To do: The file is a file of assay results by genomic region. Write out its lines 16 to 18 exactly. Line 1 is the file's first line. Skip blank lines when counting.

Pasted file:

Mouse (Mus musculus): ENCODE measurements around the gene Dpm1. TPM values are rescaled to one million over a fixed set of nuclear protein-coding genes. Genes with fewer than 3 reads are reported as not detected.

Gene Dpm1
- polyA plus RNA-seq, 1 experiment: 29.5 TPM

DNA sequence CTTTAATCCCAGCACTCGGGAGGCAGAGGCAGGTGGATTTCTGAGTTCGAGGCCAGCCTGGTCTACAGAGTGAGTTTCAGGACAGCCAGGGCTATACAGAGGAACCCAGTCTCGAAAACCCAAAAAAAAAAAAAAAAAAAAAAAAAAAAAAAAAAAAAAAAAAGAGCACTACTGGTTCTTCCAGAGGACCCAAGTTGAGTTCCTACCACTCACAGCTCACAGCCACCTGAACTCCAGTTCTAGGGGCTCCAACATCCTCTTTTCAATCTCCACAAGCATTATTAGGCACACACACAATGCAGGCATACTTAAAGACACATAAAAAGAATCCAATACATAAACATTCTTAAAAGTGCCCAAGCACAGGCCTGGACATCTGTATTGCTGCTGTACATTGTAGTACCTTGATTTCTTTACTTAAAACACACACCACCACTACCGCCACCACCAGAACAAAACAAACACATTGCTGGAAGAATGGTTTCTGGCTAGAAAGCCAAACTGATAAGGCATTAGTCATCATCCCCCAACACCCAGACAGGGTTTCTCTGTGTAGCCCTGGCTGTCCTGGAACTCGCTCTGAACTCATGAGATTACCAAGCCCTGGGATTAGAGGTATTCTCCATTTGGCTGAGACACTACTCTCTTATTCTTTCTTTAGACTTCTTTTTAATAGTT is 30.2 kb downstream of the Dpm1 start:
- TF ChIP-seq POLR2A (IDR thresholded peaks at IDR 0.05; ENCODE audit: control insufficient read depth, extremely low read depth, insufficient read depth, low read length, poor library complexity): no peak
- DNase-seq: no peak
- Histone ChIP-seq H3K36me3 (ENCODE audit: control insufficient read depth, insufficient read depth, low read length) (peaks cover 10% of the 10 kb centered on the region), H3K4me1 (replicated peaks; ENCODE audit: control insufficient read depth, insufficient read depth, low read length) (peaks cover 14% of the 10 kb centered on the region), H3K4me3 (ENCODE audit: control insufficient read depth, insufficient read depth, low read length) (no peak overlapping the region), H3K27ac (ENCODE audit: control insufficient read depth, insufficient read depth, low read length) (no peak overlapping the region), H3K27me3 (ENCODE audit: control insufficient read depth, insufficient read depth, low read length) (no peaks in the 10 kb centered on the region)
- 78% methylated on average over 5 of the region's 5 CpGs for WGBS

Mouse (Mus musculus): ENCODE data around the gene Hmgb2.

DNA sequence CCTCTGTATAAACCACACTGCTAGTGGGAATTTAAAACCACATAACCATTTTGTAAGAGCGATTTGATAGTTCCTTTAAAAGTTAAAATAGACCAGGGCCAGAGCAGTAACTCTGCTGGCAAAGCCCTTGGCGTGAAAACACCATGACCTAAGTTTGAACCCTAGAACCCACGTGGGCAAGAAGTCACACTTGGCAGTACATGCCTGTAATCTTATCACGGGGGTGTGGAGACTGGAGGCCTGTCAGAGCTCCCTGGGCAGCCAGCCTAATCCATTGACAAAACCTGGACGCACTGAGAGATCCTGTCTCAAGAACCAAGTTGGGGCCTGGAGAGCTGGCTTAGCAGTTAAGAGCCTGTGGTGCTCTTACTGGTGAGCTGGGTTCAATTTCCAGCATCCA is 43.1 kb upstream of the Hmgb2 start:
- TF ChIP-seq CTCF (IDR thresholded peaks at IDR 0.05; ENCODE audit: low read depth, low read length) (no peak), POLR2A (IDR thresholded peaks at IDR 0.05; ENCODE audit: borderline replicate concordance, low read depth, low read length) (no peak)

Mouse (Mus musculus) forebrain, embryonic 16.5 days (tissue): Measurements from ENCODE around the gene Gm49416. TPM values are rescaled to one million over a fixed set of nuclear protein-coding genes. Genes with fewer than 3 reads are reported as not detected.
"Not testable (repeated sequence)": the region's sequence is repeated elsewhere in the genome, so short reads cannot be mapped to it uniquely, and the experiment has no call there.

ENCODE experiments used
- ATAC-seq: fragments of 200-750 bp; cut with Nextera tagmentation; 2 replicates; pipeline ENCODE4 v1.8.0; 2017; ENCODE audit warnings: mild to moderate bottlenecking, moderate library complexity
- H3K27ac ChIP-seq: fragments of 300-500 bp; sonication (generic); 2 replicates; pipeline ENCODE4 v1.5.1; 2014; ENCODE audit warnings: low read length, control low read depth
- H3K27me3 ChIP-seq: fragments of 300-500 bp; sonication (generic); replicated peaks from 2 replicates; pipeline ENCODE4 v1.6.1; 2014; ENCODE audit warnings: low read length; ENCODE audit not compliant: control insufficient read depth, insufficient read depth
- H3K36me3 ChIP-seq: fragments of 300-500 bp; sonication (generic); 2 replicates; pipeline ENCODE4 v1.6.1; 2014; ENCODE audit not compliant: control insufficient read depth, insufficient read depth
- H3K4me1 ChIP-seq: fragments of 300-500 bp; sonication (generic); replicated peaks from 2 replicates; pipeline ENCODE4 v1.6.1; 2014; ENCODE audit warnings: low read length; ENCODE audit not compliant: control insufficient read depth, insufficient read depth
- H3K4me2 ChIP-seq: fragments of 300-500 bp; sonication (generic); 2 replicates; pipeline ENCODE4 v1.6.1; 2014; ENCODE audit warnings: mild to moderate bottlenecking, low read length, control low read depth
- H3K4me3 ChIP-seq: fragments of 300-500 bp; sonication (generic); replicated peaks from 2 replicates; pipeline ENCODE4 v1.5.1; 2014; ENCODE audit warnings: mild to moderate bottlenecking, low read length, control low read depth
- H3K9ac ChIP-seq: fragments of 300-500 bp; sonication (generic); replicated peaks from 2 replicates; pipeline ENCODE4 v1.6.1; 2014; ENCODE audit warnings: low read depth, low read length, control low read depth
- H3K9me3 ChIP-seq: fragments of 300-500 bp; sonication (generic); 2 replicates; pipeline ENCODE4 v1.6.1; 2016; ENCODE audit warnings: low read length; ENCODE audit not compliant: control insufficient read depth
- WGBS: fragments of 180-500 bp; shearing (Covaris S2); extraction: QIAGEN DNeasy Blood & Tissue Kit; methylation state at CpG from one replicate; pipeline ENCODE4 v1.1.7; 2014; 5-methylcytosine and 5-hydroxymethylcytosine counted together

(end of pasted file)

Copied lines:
- H3K27ac ChIP-seq: fragments of 300-500 bp; sonication (generic); 2 replicates; pipeline ENCODE4 v1.5.1; 2014; ENCODE audit warnings: low read length, control low read depth
- H3K27me3 ChIP-seq: fragments of 300-500 bp; sonication (generic); replicated peaks from 2 replicates; pipeline ENCODE4 v1.6.1; 2014; ENCODE audit warnings: low read length; ENCODE audit not compliant: control insufficient read depth, insufficient read depth
- H3K36me3 ChIP-seq: fragments of 300-500 bp; sonication (generic); 2 replicates; pipeline ENCODE4 v1.6.1; 2014; ENCODE audit not compliant: control insufficient read depth, insufficient read depth